- Many rabbits are asymptomatic carriers of the microsporidian, E. cuniculi.
- Encephalitozoon may be spread through contact with rabbit urine.
- The immunocompromised are at risk for encephalitozoonosis.
- Clinical disease in humans varies.
- Avoid contact with the urine of infected or health rabbits, and always utilized good sanitation practices.
The physical and psychological benefits of pet ownership have been well established (4), however close contact with pets is not without risks including the potential for transmission of zoonotic disease. There are no serious zoonotic diseases that can be spread from rabbits to healthy humans (11), but rabbits can carry a number of potential pathogens including Encephalitozoon cuniculi (Fig 1).
Encephalitozoon cuniculi is an obligatory intracellular microsporidian parasite that can infect a wide range of mammals, including humans (5,13). The primary host for this primitive fungus is the rabbit. Infections in rabbits are typically subclinical (5.9).
Transmission of E. cuniculi is urine-oral in rabbits (9,13). Humans are exposed to spores through contact with rabbit urine. Spores are excreted in the urine, feces, or sputum and are very resistant in the environment. Exposure to rabbit secretions as well as ingestion of contaminated food or water are possible sources of human infection (3,13). Another route of infection, although less frequent, is inhalation of spores (13).
Who is at risk?
Little is known about the prevalence or importance of infection with Encephalitozoon spp. in immunocompetent individuals (6,7,13). Serological studies suggest that human exposure to microsporidia may be common but without clinical significance (15).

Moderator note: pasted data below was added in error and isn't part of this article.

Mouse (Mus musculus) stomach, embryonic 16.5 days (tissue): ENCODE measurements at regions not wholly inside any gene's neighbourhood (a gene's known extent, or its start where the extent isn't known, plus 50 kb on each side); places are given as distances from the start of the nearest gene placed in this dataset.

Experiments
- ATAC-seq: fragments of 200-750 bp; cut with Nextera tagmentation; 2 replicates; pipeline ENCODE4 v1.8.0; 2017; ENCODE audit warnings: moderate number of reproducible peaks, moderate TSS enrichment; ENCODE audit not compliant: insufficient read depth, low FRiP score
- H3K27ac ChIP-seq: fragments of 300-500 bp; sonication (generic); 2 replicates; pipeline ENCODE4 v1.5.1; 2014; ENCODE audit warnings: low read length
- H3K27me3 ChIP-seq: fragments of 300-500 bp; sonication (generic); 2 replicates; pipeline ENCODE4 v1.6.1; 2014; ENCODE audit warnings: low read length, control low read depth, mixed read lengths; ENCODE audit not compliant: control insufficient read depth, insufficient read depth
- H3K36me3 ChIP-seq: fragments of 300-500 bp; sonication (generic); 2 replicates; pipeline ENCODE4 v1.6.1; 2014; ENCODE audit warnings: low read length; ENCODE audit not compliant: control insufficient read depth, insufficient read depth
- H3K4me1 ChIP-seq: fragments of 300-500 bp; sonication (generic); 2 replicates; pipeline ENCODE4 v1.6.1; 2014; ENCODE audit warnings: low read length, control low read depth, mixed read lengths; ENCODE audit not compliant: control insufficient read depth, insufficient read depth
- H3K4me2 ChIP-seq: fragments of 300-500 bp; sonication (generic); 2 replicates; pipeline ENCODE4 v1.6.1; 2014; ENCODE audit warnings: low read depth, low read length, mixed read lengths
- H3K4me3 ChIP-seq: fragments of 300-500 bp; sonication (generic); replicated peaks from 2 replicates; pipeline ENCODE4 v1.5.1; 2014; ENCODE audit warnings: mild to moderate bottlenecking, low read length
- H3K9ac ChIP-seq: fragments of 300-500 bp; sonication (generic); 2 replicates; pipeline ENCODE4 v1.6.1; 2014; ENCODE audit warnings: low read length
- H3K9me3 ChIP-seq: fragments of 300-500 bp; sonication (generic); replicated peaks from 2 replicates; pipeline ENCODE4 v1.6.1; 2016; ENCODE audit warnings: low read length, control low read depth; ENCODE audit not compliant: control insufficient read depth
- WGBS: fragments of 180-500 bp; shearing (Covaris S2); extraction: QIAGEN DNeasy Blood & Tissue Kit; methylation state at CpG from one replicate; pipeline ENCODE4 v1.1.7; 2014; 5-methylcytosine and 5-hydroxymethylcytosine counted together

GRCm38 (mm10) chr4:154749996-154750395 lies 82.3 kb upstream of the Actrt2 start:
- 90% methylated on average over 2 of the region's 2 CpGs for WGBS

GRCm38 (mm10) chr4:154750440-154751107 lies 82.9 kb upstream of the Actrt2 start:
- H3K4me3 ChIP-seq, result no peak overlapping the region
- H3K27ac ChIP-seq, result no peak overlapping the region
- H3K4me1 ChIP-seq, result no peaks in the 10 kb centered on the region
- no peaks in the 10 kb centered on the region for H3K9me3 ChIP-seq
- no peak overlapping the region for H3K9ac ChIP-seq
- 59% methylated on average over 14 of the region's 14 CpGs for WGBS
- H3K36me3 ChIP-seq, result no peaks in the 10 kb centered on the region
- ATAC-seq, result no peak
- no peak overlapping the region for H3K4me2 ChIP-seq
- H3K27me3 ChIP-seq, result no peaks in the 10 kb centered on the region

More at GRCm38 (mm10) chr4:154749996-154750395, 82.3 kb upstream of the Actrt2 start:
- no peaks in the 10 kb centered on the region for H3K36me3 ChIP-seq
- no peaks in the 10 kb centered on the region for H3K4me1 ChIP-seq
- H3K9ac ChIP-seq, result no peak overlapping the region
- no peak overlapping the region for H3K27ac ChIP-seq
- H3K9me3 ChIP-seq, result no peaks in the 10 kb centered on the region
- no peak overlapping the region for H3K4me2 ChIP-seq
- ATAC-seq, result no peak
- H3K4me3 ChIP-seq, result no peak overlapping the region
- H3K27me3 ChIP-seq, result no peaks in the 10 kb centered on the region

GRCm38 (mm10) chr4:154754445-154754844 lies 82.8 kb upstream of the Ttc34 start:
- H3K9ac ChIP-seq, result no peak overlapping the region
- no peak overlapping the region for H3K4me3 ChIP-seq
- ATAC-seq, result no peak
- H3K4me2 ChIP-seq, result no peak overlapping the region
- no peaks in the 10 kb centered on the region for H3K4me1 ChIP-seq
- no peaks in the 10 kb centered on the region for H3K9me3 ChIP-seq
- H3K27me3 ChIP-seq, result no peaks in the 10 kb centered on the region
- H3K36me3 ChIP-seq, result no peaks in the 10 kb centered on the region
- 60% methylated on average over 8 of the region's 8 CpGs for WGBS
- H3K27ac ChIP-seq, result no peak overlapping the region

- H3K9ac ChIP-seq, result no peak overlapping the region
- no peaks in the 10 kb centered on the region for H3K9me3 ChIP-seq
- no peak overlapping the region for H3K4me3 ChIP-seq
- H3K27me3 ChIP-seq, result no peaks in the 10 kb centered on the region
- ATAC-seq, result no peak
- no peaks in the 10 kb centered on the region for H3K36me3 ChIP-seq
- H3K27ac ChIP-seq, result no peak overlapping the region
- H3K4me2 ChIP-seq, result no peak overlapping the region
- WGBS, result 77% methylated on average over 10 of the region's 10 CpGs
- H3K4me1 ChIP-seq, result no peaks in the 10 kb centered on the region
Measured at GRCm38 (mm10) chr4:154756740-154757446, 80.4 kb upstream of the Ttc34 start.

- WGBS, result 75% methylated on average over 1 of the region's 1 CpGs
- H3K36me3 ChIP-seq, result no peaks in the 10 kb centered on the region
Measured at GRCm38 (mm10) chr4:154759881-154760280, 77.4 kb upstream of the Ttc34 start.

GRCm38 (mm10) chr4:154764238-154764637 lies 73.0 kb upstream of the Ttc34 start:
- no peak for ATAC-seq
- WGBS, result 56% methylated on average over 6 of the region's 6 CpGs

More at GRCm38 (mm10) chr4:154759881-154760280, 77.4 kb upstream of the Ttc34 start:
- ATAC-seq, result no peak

Although E. cuniculi is a rare cause of infection in human patients, microsporidiosis is considered an emerging, opportunistic infection in AIDS patients and other immunocompromised individuals (9,13), such as organ transplant recipients, young children, the elderly. Complications due to E. cuniculi infection have been reported in severely immunocompromised patients (2,3,8,10). Contact lens wearers are also at increased risk of clinical disease (2).
Disease in humans
Clinical symptoms in humans include fever, headache, nausea, vomiting, diarrhea, breathlessness and other respiratory signs, as well as weakness (13). Clinical reports of E. cuniculi infection have described a wide range of organ involvement, including peritonitis, hepatitis, granulomatous liver necrosis, renal failure, pneumonia, sinusitis, rhinitis, myalgia, otitis media, keratoconjunctivitis, cerebral and disseminated microsporidiosis, and seizure disorder (2,3,6,10,16).
Prevention and control
Avoid contact with the urine of infected or healthy rabbits, and always practice good sanitation when handling animals (12).
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- Kicia M, Wesolowska M, Kopacz Z, et al. Disseminated infection of Encephalitozoon cuniculi associated with osteolysis of hip periprosthetic tissue. Clin Infect Dis. 2018;67(8):1228-1234. doi: 10.1093/cid/ciy256. PMID: 29659738.
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